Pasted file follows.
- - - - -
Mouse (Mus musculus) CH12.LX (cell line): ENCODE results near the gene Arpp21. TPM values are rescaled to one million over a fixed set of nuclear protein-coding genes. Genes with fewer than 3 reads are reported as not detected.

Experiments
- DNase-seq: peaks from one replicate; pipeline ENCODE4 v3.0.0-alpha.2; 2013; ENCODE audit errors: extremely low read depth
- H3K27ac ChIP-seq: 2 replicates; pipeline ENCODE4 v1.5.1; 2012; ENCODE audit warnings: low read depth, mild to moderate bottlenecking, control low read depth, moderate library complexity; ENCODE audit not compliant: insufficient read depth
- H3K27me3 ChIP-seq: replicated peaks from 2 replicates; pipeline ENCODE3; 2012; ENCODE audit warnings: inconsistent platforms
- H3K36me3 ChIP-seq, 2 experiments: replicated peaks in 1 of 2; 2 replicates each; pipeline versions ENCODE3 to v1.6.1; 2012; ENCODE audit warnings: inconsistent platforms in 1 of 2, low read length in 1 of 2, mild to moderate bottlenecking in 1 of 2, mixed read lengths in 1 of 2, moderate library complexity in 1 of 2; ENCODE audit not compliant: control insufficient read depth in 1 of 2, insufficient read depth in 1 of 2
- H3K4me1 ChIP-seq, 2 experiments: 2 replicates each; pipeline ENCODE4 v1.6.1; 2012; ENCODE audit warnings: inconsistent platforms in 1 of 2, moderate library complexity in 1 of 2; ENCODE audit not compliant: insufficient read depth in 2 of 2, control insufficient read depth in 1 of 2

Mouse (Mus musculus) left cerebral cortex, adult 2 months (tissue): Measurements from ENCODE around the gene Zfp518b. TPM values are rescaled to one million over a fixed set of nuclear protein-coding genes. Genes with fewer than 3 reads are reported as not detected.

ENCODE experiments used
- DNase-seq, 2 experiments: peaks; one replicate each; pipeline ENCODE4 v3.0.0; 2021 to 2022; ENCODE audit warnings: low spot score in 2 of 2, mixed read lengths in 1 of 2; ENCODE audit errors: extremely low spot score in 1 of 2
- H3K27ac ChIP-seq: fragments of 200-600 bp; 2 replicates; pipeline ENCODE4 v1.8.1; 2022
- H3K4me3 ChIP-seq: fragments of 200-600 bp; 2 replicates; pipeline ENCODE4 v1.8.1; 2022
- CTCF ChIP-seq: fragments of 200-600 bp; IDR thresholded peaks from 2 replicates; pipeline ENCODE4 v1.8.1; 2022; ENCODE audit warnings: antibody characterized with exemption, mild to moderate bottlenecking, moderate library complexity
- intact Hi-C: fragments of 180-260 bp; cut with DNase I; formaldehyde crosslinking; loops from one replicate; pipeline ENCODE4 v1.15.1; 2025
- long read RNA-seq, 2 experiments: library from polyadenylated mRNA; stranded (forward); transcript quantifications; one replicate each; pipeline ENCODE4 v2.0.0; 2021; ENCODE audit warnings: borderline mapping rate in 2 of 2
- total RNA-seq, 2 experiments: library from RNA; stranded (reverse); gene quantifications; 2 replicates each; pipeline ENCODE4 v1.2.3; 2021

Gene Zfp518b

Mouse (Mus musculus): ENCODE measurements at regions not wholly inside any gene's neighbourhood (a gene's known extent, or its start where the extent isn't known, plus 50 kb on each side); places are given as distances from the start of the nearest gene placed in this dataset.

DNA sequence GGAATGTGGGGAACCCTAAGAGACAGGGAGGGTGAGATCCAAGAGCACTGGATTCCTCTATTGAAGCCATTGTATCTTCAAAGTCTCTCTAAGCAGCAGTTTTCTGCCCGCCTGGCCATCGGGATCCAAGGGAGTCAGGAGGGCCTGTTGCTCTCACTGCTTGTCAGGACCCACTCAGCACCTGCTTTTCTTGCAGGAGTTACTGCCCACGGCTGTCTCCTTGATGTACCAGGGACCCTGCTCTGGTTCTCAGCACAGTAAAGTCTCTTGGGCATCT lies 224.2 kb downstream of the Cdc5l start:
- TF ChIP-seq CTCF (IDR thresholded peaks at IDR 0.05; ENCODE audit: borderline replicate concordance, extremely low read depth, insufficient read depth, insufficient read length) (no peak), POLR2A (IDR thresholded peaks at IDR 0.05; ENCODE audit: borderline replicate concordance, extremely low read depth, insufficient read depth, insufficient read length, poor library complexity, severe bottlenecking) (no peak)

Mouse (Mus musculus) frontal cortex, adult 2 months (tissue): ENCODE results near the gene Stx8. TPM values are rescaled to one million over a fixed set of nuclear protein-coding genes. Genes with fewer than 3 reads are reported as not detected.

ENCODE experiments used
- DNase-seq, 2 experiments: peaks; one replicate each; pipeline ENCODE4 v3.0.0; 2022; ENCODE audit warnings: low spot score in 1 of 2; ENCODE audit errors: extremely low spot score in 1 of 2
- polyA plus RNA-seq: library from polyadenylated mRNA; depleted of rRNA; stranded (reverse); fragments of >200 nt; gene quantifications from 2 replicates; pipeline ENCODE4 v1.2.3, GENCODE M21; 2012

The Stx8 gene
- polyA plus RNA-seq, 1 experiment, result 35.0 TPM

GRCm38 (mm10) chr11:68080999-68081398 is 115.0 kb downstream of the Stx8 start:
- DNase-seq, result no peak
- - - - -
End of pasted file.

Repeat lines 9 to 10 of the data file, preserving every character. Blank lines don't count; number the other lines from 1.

ENCODE experiments used
- DNase-seq, 2 experiments: peaks; one replicate each; pipeline ENCODE4 v3.0.0; 2021 to 2022; ENCODE audit warnings: low spot score in 2 of 2, mixed read lengths in 1 of 2; ENCODE audit errors: extremely low spot score in 1 of 2